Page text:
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Progress in epigenetics on autoimmune rheumatic diseases: from basic studies to bedside in Lupus Erythematosus Systemic

Abstract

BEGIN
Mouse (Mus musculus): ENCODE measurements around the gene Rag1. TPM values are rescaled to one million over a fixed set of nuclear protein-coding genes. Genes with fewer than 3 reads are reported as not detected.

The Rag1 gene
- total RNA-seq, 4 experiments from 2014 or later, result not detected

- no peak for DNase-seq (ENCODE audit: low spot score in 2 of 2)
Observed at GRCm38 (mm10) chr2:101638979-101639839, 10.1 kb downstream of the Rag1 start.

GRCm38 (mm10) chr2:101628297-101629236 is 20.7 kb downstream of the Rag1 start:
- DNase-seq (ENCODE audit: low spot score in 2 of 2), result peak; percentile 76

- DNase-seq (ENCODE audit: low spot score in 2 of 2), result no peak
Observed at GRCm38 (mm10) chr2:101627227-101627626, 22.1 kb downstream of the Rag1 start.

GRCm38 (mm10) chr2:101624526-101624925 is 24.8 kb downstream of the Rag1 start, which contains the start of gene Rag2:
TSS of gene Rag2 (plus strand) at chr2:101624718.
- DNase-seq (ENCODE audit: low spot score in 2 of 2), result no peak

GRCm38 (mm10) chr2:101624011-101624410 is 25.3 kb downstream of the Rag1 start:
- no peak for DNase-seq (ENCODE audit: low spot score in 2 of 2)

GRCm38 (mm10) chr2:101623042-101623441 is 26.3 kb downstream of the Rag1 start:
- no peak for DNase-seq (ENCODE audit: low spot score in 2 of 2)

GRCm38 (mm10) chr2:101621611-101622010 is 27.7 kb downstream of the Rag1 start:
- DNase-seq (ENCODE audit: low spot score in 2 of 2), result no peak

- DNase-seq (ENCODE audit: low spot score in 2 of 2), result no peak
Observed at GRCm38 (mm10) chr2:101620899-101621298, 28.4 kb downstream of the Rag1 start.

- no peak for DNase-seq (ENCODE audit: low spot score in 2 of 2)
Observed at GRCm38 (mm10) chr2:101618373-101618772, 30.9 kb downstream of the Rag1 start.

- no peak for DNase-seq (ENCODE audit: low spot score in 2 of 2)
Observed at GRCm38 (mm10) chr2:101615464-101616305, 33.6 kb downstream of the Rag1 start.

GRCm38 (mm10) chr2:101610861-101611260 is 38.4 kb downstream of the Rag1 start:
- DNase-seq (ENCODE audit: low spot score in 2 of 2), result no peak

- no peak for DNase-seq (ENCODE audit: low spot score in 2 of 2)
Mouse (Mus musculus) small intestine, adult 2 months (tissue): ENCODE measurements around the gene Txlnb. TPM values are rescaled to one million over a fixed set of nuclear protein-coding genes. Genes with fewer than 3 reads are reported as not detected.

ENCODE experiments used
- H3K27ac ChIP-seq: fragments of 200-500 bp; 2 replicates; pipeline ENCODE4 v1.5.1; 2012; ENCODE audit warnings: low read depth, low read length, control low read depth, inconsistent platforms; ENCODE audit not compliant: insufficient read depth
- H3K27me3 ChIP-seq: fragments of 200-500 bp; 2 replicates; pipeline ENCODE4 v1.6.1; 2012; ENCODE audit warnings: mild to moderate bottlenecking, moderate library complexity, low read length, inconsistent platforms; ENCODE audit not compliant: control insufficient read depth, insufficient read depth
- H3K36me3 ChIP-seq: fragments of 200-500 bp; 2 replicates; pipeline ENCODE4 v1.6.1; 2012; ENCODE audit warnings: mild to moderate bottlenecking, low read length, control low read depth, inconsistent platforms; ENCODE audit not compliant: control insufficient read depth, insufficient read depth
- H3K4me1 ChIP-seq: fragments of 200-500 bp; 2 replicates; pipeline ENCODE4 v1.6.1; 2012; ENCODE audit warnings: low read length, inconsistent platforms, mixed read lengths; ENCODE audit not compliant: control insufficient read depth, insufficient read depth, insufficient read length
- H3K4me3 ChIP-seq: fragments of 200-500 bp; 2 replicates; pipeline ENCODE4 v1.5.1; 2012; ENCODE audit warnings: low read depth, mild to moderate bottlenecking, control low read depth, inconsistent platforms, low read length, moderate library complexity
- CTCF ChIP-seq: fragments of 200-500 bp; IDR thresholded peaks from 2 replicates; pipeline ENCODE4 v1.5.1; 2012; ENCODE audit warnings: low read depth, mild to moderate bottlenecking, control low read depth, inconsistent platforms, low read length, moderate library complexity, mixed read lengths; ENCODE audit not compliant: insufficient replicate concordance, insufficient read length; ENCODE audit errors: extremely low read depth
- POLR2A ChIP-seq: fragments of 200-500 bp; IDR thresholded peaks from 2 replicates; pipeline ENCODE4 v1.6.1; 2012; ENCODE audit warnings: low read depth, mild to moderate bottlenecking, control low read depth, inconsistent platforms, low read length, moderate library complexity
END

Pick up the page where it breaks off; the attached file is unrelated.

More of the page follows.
Systemic lupus erythematosus (SLE) is a complex immune dysregulation and its underlying pathoetiology involves multifactorial interaction among various genetic and epigenetic factors. Epigenetic mechanisms can mediate individuals' immune responses to genetic predisposition as well as to several external and internal changing conditions. Alteration in the epigenetic patterns has been proposed as an important contributing factor for the development of autoimmunity, specific phenotypic manifestations and response to treatment. It is known that the obesity epidemic has affected nearly every area of health, including the management of patients with SLE but studies in epigenetics modifications in these diseases are scarce. We hypothesize that the long-term consequences of SLE alone have major impact, but in synergy with excess of adipose tissue, the burden is probably even greater and may be minimized by epigenetic modulation. The primary aim of present proposal is to conduct a series of studies intended to address key knowledge gaps in this topic area, thus facilitating the development of evidence-based and targeted interventions for obesity and SLE patients. Importantly, this research program also aims to create a broad line of research denominated "Nutritional Epigenetic in Rheumatic Diseases". Thus, the main question of this proposal is if there is an epigenetic signature related to lupus and obesity phenotype. More specifically we propose to investigate in this disease the role of obesity in DNA methylation pattern and if this profile is associated with disease manifestations, and whether nutritional treatments, particularly methyl-donors nutrients, can epigenetically modulate the epigenome. For this, the present proposal comprising five studies whose general goal is to extensively investigate this field of research, encompassing a systematic review, in vivo, in vitro and human studies, is characterized by its translational approach. Study 1 aims to perform a systematic review to assess the weight loss management of obese patients with SLE and also identify and describe different types of interventions included in the selected studies. Study 2 has an exploratory concept that aims to explore if there is a specific and different epigenetic profile in obese and normal weight SLE patients, and form the basis of more conclusive researches, especially for those focusing on specific molecular mechanisms. Study 3 consist in a in vivo study which will investigate if a specific immune pathway is epigenetically altered in animal model of SLE under standard and high fat diet and investigate if methyl-donors supplementation reverses or minimizes these possible abnormalities in obese and non-obese animals. Notably, this study will create a new SLE animal's colony and promote its expansion, which is a novel for the university, bring benefits for future studies. Study 4 aims to evaluated a direct and mechanistic link between folic acid treatment, epigenetic patterns and inflammation in adipose tissue cells. This study will bring a novelty: the use of medium secreted from adipose tissue from SLE patients for the cultivation of adipocyte cells, which will allow greater representativeness of the lupus' environment by using secreted factors from human adipose tissue. For last, Study 5 aims to evaluated if folic acid supplementation and vitamin B12 is capable to modulate epigenetic changes in blood and adipose tissue of obese and normal weight SLE patients. Collectively, this ambitious and comprehensive proposal will provide novel insights into the complex relationship between SLE and obesity. Advances in precision medicine/nutrition will be important for the treatment of SLE patients, especially those with obesity, which characterizes the proposal as innovative. Also, it is a proposal with basic to bedside approach, that in addition to its numerous molecular studies, its will provide new insights to therapeutic and clinical applications. (AU)